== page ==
Monthly Archives: November 2014

I’m Not African American. I’m Black.

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I don’t respect Jessie Jackson’s fight to generalize a whole race.

What he did was perhaps unintentionally selfish and closed minded.

I understand not everyone wants to be labeled by a color such as Black, White, Yellow, or Brown, but I will tell you why I prefer Black with a capital B in place of African American.
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People who are less knowledgeable about diverse settings and cultures beyond their own often confuse race, nationality and ethnicity; exhibit A.. The United States.

The Americas as a continent are made up of North America (Canada, the U.S, El Salvador, Mexico, Guatemala, etc.), Central America (The Caribbean), and South America (Venezuela, Belize, Chili, Brazil, etc.)

However the term American is exclusively used to describe a citizen of the United States.

Basically all of the countries in North America take on their own title to label their nationality. I usually don’t hear people describe their nationality as North American. Canadians and other countries in North America do not classify themselves American. American seems to be used to strictly classify citizenship in the U.S.

If you do not have citizenship in the U.S but claim American, people will certainly look at you with disdain right?

Now, my point.

Are all Black Americans Africans? Do all Black Americans have citizenship in Africa or have direct relation in Africa?

Hold that thought.

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Unlike North America, you’ll sometimes hear other continents clump their nationalities together by continent rather than country. Example: you may hear ppl from India and Japan call themselves Asian to describe their nationality in terms of region. If they wanted to be more specific like North Americans, they’ll identify their nationality by their country. Example, Japanese, Indian. Same with middle easterners. You may hear a person from Iraq describe themselves as middle eastern (region) or Iraqi (country’s nationality ). You may hear people from Trinidad, Jamaica and the Dominican Republic all refer to themselves as Caribbean in terms of geographical location, but more specifically, Trinidadian, Jamaican, or Dominican. Same with Africans, they’ll call themselves African to describe the region they are from, or if they want to be more specific describe the exact country in Africa as their nationality (Nigerian, Ethiopian, Kenyan, Egyptian, etc.)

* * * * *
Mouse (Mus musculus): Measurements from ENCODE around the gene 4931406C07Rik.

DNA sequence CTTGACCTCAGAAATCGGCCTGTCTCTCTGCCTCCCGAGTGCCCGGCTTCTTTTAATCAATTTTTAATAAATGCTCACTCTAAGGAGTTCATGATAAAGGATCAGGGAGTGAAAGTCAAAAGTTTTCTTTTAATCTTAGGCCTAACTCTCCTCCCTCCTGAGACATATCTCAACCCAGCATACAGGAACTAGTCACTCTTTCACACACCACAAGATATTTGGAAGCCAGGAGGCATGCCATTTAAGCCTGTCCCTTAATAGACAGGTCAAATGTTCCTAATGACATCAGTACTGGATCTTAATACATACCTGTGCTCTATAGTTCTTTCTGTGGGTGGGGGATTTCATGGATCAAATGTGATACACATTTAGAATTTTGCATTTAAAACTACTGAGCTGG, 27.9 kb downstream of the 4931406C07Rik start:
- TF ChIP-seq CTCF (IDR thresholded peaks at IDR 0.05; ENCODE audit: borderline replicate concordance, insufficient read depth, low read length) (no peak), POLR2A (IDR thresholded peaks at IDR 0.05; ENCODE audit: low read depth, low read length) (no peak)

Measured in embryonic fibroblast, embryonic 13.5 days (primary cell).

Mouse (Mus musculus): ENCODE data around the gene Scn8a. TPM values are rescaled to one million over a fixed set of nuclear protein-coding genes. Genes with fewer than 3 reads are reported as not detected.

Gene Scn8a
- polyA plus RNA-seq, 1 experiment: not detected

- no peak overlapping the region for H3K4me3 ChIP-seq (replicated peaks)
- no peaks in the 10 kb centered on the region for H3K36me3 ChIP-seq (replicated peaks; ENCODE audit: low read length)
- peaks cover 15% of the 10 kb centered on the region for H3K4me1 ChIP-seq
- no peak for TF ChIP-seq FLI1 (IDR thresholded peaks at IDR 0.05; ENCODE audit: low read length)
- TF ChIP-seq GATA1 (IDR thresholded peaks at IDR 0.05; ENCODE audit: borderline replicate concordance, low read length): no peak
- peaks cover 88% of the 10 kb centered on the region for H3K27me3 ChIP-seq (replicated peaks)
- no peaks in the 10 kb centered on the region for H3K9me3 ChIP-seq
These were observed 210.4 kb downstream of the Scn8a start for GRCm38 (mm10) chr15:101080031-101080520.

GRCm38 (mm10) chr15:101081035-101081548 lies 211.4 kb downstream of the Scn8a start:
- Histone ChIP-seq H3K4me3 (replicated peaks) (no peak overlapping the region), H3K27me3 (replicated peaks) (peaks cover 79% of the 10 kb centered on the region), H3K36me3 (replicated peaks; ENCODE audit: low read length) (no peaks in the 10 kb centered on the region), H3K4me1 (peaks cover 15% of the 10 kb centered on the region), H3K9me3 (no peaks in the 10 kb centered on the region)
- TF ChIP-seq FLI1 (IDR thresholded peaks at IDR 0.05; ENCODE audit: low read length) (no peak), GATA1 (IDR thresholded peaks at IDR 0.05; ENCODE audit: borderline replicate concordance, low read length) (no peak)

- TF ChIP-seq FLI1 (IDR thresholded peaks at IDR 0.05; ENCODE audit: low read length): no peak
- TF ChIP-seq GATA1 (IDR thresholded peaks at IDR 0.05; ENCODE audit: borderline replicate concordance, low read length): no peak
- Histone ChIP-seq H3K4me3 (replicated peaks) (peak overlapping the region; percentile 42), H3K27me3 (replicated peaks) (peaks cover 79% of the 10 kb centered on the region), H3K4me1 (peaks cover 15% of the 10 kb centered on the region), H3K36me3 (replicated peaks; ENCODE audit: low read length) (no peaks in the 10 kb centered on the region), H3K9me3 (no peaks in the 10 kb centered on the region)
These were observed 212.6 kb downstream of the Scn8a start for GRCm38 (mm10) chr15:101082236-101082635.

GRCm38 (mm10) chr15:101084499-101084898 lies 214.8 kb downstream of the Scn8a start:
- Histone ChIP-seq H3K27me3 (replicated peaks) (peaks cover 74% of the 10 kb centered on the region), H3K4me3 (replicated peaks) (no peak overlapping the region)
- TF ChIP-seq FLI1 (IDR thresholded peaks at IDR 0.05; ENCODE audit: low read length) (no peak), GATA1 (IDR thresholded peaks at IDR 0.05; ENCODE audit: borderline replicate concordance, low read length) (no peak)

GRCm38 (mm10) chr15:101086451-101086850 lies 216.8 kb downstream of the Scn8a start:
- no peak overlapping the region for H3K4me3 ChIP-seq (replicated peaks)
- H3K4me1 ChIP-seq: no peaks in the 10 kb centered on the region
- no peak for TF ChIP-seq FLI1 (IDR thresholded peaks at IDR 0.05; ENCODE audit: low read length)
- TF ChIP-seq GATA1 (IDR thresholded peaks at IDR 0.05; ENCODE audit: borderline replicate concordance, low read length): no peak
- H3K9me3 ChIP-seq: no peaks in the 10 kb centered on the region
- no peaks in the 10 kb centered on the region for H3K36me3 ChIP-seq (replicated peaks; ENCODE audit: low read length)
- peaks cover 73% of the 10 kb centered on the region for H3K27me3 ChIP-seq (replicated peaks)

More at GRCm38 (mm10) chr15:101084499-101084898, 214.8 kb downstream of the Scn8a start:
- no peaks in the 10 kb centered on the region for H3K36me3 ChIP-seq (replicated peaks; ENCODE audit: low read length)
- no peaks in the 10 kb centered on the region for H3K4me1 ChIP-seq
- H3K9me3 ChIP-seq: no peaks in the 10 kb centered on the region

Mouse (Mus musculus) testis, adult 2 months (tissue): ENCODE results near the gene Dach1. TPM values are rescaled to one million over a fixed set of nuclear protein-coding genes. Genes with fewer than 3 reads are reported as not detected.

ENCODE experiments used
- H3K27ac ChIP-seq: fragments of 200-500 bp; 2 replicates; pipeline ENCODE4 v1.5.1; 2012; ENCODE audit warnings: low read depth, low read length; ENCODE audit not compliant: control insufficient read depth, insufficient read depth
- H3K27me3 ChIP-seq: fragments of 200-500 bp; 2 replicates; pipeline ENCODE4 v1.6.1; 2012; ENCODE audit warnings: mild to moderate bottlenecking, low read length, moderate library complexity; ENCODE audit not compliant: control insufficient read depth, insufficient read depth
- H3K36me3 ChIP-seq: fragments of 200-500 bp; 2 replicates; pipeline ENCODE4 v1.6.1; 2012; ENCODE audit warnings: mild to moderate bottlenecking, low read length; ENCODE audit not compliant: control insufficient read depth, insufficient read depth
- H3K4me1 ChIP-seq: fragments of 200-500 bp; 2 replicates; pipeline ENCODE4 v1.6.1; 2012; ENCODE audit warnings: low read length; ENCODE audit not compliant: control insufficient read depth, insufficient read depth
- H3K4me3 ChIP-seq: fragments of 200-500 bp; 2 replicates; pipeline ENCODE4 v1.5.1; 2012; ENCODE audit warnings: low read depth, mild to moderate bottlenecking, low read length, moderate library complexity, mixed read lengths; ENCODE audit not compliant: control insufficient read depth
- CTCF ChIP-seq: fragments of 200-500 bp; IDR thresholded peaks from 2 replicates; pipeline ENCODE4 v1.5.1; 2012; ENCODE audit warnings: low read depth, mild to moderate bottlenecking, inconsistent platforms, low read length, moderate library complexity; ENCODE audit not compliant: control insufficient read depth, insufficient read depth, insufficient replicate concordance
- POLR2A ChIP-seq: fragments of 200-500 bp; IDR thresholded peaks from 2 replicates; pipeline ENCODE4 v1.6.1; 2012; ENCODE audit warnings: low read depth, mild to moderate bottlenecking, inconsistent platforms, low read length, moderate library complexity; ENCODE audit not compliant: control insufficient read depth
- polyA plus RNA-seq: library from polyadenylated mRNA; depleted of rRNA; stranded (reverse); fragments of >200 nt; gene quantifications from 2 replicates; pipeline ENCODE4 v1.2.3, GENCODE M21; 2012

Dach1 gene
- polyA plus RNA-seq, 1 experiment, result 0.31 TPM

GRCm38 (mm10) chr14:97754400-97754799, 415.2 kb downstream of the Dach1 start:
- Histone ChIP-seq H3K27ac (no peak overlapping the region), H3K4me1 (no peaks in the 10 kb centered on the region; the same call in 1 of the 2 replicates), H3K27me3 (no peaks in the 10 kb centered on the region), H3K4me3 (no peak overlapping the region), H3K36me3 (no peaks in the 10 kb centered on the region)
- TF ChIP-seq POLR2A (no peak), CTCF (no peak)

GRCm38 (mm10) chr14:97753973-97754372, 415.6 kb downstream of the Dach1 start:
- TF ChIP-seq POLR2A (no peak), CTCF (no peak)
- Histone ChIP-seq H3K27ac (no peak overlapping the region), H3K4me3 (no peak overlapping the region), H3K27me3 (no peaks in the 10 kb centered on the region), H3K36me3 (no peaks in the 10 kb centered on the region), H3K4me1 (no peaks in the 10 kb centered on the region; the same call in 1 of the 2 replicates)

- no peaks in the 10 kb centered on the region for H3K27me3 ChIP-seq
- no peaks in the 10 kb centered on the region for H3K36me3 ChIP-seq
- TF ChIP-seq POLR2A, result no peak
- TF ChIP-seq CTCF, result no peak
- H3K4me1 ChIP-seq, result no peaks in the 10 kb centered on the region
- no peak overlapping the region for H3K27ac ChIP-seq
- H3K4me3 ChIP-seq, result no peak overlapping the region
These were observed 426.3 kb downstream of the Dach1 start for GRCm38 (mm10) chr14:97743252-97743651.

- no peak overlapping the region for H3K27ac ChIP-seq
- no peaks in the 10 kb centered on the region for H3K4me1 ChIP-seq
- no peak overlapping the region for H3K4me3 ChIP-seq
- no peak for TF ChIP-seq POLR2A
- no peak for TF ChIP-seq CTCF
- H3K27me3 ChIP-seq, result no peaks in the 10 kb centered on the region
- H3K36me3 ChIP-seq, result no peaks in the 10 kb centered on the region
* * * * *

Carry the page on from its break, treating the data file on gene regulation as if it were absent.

You get the point?

Now that you understand the breakdown, is the United States a country in Africa?

Can a group of people born and raised in say Kenya, with no citizenship/ direct ties to the U.S refer to themselves as Americans?

Do you get my point? Africa/African is NOT a race. It is a geographical location!

European is not a race!

Caribbean is not a race!

American is not a race! Etc.etc.

They are all geographical locations of continents and countries used to describe nationality.

Any race can be citizens of those regions.

There are black people living in Europe (the U.K, Italy, France, Germany, New Zealand, etc.). They are all considered European or more specifically, whatever country they are a citizen of in Europe.

Same with any other region. Emphasis on Africa, since it is the topic of debate here.

Are the white Africans in South Africa not African Mr. Jessie Jackson???

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I do see this as an honest mistake many Americans make though.

America is a large country that is made up of states that can be as large as a country in some cases.

Even though a state in America might be as large as a whole country, they don’t have distinct nationalities. They are united and lumped as America/American.

America in general struggles with identity. It is a melting pot. They do not have 1 rich/dominant culture since people from all over the world tend to migrate here, but still hold on to their home culture.

The more recent an American family’s migration is, the stronger their bond and knowledge is to their original culture. For example, a first generation American will be certain and well aware of their cultural background than an American family whose family may have migrated here during slavery.
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Culture/ Ethnicity: Each continent is made up of different countries, which may have different cultures and traditions.